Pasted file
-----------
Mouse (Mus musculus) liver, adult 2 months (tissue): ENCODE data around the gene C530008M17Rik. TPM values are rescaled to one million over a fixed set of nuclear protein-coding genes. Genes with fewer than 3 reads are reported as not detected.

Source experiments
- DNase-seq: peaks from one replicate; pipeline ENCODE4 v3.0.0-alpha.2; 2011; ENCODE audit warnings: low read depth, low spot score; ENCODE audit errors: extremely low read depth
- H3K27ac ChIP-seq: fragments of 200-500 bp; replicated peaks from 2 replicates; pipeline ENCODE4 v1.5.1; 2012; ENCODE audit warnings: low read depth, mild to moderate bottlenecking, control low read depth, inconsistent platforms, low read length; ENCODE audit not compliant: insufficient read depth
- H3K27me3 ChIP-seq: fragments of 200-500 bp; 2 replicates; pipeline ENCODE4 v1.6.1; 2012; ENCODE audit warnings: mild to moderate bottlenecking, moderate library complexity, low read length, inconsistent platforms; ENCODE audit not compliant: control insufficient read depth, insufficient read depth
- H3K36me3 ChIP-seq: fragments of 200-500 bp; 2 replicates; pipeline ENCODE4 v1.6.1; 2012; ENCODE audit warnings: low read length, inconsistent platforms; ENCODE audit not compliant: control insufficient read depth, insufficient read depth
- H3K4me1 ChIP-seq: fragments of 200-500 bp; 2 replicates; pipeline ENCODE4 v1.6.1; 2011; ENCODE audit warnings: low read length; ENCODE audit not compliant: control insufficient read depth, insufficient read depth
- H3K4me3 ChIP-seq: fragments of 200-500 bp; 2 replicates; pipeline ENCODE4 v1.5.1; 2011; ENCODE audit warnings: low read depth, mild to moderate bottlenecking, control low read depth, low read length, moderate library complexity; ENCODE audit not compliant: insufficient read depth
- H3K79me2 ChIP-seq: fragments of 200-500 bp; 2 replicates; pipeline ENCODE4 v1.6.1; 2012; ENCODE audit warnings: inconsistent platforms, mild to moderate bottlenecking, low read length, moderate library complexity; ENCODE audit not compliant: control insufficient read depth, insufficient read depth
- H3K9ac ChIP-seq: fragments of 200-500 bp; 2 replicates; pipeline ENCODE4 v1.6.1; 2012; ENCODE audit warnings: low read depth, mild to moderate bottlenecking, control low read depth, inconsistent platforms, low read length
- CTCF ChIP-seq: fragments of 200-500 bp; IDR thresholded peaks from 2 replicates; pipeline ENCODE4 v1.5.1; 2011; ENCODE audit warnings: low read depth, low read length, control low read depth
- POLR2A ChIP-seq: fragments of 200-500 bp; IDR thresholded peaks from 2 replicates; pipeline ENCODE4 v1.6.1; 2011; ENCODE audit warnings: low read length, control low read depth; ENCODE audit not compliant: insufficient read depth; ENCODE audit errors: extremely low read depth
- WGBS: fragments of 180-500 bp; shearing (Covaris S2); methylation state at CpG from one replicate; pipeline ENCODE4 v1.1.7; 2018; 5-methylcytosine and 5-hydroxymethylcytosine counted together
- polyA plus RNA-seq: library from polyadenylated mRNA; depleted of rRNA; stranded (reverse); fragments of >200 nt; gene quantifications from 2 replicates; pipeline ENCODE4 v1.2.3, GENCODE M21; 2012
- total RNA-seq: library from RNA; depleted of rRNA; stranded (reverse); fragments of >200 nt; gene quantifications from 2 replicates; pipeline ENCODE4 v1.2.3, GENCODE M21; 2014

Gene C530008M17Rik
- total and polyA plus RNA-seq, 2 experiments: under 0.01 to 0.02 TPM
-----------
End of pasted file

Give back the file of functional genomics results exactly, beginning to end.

Mouse (Mus musculus) liver, adult 2 months (tissue): ENCODE data around the gene C530008M17Rik. TPM values are rescaled to one million over a fixed set of nuclear protein-coding genes. Genes with fewer than 3 reads are reported as not detected.

Source experiments
- DNase-seq: peaks from one replicate; pipeline ENCODE4 v3.0.0-alpha.2; 2011; ENCODE audit warnings: low read depth, low spot score; ENCODE audit errors: extremely low read depth
- H3K27ac ChIP-seq: fragments of 200-500 bp; replicated peaks from 2 replicates; pipeline ENCODE4 v1.5.1; 2012; ENCODE audit warnings: low read depth, mild to moderate bottlenecking, control low read depth, inconsistent platforms, low read length; ENCODE audit not compliant: insufficient read depth
- H3K27me3 ChIP-seq: fragments of 200-500 bp; 2 replicates; pipeline ENCODE4 v1.6.1; 2012; ENCODE audit warnings: mild to moderate bottlenecking, moderate library complexity, low read length, inconsistent platforms; ENCODE audit not compliant: control insufficient read depth, insufficient read depth
- H3K36me3 ChIP-seq: fragments of 200-500 bp; 2 replicates; pipeline ENCODE4 v1.6.1; 2012; ENCODE audit warnings: low read length, inconsistent platforms; ENCODE audit not compliant: control insufficient read depth, insufficient read depth
- H3K4me1 ChIP-seq: fragments of 200-500 bp; 2 replicates; pipeline ENCODE4 v1.6.1; 2011; ENCODE audit warnings: low read length; ENCODE audit not compliant: control insufficient read depth, insufficient read depth
- H3K4me3 ChIP-seq: fragments of 200-500 bp; 2 replicates; pipeline ENCODE4 v1.5.1; 2011; ENCODE audit warnings: low read depth, mild to moderate bottlenecking, control low read depth, low read length, moderate library complexity; ENCODE audit not compliant: insufficient read depth
- H3K79me2 ChIP-seq: fragments of 200-500 bp; 2 replicates; pipeline ENCODE4 v1.6.1; 2012; ENCODE audit warnings: inconsistent platforms, mild to moderate bottlenecking, low read length, moderate library complexity; ENCODE audit not compliant: control insufficient read depth, insufficient read depth
- H3K9ac ChIP-seq: fragments of 200-500 bp; 2 replicates; pipeline ENCODE4 v1.6.1; 2012; ENCODE audit warnings: low read depth, mild to moderate bottlenecking, control low read depth, inconsistent platforms, low read length
- CTCF ChIP-seq: fragments of 200-500 bp; IDR thresholded peaks from 2 replicates; pipeline ENCODE4 v1.5.1; 2011; ENCODE audit warnings: low read depth, low read length, control low read depth
- POLR2A ChIP-seq: fragments of 200-500 bp; IDR thresholded peaks from 2 replicates; pipeline ENCODE4 v1.6.1; 2011; ENCODE audit warnings: low read length, control low read depth; ENCODE audit not compliant: insufficient read depth; ENCODE audit errors: extremely low read depth
- WGBS: fragments of 180-500 bp; shearing (Covaris S2); methylation state at CpG from one replicate; pipeline ENCODE4 v1.1.7; 2018; 5-methylcytosine and 5-hydroxymethylcytosine counted together
- polyA plus RNA-seq: library from polyadenylated mRNA; depleted of rRNA; stranded (reverse); fragments of >200 nt; gene quantifications from 2 replicates; pipeline ENCODE4 v1.2.3, GENCODE M21; 2012
- total RNA-seq: library from RNA; depleted of rRNA; stranded (reverse); fragments of >200 nt; gene quantifications from 2 replicates; pipeline ENCODE4 v1.2.3, GENCODE M21; 2014

Gene C530008M17Rik
- total and polyA plus RNA-seq, 2 experiments: under 0.01 to 0.02 TPM